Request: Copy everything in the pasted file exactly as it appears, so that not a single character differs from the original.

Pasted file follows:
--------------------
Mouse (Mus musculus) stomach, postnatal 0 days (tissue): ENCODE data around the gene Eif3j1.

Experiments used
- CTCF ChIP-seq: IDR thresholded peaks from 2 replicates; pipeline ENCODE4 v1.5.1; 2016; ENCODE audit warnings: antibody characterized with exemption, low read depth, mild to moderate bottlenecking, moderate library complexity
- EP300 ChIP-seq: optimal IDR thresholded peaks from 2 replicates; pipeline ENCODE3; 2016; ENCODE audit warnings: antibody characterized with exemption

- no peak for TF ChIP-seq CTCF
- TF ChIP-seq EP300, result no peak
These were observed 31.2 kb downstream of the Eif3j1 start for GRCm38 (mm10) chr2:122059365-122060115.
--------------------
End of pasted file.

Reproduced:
Mouse (Mus musculus) stomach, postnatal 0 days (tissue): ENCODE data around the gene Eif3j1.

Experiments used
- CTCF ChIP-seq: IDR thresholded peaks from 2 replicates; pipeline ENCODE4 v1.5.1; 2016; ENCODE audit warnings: antibody characterized with exemption, low read depth, mild to moderate bottlenecking, moderate library complexity
- EP300 ChIP-seq: optimal IDR thresholded peaks from 2 replicates; pipeline ENCODE3; 2016; ENCODE audit warnings: antibody characterized with exemption

- no peak for TF ChIP-seq CTCF
- TF ChIP-seq EP300, result no peak
These were observed 31.2 kb downstream of the Eif3j1 start for GRCm38 (mm10) chr2:122059365-122060115.